ENID, Okla. — Jamie Jarnigan stood eagerly at the front doors of Hayes Elementary School on Tuesday morning to welcome students back to school for the first time since Nov. 5.
Some students ran from their parents’ cars to give their principal a hug for the first time in months and tell her how much they missed going to school, as they haven’t been inside school walls since the school transitioned to distance learning Nov. 9 due to COVID-19-positive cases.
With students back in the building and the sound of children filling the halls once more, Jarnigan said everything felt right again.
“We really felt like it was the first day of school again — it was that same excitement,” Jarnigan said. “The kids were just so happy to be back.”
Enid Public Schools announced that all schools would transition to virtual learning on Nov. 16, which ended up extending throughout the first semester, due to a rise in COVID-19 cases in Garfield County.
Tuesday was the first day back in person for EPS students and teachers, including students who did distance learning last semester, along with entirely new students, adding to the first day feeling.
“It was a whirlwind but in the best way,” said Garfield Elementary School fifth-grade teacher Abigail Frank. “Usually, the first day after a break is notoriously really sleepy and slow, but I feel like today just had a different energy because we were all just grateful to see each other in person.”
The ratios of virtual enrollment to total students enrolled for EPS are 47-422 for pre-K students, 174-3,289 for elementary students, 165-1,613 for middle school students and 319-2,088 for high school students, according to EPS communications specialist Miranda Krug Johnson.
Getting back into a routine was refreshing, Frank said. At first, she said going back to a regular school day was weird, but once they all got into the groove, it was comforting. She never imagined she’d be teaching through a pandemic, but as the semester goes on, Frank said she thinks she and her students will bounce back to the in-person curriculum because they’re resilient.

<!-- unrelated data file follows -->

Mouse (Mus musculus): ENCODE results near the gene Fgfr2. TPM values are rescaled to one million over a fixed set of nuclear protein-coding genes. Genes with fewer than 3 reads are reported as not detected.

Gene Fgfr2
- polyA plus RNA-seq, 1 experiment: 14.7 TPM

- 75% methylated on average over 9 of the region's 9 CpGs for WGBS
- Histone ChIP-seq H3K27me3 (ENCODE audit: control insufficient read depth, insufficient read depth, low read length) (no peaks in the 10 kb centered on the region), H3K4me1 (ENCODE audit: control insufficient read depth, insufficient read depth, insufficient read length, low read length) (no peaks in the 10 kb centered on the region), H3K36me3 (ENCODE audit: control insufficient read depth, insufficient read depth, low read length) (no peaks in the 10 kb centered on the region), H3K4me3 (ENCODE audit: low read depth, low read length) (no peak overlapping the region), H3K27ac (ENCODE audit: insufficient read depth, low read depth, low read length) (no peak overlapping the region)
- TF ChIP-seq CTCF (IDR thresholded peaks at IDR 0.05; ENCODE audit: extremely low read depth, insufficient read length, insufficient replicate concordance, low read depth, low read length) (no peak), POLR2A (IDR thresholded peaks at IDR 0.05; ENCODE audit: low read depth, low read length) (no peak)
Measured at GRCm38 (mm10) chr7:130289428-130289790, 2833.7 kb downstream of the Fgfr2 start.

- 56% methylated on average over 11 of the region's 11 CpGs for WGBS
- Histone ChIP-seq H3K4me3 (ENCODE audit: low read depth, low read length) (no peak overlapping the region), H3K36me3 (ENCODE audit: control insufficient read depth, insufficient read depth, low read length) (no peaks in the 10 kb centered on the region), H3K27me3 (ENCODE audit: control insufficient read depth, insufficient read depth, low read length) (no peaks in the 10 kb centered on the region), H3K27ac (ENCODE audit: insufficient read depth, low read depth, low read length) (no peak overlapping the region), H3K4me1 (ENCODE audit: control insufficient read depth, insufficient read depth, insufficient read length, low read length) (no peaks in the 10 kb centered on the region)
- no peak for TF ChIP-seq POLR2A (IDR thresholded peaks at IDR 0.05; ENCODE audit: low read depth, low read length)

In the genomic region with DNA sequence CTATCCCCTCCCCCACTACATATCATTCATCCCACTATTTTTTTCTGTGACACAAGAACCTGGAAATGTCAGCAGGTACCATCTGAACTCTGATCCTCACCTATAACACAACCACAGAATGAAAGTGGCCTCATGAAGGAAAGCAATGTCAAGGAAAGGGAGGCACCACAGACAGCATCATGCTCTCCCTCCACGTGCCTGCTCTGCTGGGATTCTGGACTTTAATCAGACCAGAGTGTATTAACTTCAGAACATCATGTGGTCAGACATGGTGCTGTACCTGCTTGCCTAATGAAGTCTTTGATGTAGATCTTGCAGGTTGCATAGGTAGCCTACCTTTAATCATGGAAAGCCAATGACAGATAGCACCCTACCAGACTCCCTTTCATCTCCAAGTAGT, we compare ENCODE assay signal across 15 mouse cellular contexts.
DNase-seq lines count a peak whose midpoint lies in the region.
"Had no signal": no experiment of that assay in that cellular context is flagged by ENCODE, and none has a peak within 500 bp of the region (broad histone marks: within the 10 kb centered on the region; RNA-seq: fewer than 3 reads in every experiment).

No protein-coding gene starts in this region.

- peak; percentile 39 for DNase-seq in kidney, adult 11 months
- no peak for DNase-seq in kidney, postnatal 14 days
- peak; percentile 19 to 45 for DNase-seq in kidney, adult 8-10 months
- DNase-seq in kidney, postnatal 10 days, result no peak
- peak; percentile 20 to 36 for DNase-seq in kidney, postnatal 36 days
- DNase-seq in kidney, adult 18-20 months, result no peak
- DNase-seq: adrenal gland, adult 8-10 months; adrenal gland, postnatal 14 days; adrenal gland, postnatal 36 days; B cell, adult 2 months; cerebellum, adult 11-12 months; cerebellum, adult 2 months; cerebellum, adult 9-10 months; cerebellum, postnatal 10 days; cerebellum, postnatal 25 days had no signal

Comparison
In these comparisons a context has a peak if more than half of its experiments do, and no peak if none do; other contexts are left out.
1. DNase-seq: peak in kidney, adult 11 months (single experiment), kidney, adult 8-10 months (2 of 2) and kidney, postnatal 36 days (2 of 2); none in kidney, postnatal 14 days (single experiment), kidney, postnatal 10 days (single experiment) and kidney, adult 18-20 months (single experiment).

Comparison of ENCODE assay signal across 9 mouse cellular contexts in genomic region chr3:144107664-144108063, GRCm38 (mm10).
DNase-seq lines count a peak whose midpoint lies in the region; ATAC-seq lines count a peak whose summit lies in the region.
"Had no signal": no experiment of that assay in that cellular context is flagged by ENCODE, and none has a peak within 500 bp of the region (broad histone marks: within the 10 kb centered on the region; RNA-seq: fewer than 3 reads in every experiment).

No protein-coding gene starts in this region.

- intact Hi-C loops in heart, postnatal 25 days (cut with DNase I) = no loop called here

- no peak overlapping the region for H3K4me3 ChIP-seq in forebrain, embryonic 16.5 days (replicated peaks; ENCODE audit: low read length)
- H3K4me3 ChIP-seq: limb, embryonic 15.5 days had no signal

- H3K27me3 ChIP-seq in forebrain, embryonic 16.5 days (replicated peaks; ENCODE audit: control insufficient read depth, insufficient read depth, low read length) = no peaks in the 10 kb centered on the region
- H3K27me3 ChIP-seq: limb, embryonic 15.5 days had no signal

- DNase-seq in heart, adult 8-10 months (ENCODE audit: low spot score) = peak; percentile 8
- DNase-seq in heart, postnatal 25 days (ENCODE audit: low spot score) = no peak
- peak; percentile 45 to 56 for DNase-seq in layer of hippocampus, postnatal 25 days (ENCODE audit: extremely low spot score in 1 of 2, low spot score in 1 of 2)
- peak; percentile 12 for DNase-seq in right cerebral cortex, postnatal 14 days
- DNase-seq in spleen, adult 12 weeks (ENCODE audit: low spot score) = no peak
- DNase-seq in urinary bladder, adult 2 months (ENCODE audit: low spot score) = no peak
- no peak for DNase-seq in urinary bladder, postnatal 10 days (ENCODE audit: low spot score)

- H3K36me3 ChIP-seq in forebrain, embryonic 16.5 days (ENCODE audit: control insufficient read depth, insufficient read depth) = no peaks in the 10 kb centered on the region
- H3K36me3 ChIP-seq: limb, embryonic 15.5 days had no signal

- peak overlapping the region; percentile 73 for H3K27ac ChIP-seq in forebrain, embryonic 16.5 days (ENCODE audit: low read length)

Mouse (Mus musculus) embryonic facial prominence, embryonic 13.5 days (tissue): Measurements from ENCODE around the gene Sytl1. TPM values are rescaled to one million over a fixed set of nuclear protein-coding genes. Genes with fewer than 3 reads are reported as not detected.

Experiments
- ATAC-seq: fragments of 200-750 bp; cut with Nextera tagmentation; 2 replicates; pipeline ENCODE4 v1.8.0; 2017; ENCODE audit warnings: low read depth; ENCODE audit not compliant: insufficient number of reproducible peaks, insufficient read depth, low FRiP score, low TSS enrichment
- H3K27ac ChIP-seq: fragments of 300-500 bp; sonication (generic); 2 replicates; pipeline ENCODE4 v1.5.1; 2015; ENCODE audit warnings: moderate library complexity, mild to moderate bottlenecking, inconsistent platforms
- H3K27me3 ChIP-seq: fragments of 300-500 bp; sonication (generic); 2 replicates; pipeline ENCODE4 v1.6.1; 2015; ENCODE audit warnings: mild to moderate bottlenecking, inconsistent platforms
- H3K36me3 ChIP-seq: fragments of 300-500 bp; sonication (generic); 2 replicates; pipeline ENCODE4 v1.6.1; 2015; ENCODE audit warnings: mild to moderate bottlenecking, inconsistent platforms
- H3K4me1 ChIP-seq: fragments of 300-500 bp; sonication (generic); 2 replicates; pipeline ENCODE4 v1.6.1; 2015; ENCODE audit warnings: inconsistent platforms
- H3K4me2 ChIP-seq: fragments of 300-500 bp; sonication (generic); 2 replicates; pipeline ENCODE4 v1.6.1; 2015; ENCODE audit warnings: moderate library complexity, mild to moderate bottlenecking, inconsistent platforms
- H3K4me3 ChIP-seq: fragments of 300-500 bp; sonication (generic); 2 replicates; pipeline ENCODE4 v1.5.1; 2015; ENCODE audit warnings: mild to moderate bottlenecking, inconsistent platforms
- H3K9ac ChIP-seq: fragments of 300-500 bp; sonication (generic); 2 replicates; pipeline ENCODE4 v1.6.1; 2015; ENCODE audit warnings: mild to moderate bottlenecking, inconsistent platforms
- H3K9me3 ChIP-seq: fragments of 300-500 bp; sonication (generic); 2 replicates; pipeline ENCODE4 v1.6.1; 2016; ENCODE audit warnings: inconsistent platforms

Tuesday was the first time Glenwood Elementary School third-grade teacher Caroline Thornton had seen her 23 students in person due to being on maternity leave since August.
Thornton came back to teach her students online right as the school made the transition to distance learning. She said being back in school and getting to see her students face-to-face brought back some normalcy.
“It’s just nice to see their faces and be able to connect that way, and I think the kids are happy to see each other, see their friends and just connect because they haven’t been able to face-to-face,” Thornton said.
Jarnigan said something that made her smile was how much students actually missed about being back to brick-and-mortar. She overheard one student who was excited to just be able to check out library books again, and one of Thornton’s students said near the end of the day that they were happy to be back in the classroom with friends and teachers, which made her feel excited about this semester.
Usually before class begins, Frank, who’s been looped in with some of her students since fourth grade, would do a handshake with her 24 students at the beginning of the day, and while virtual, one of her students asked if she would remember the handshake when they got back.
“When she got to the door, we’re both super hyped up, so excited, but we’re so focused on getting the handshake right,” Frank said. “But it was like we hadn’t even skipped a beat — we still had it, and just being able to do that and have those special moments with each individual student (was a favorite part of my day).”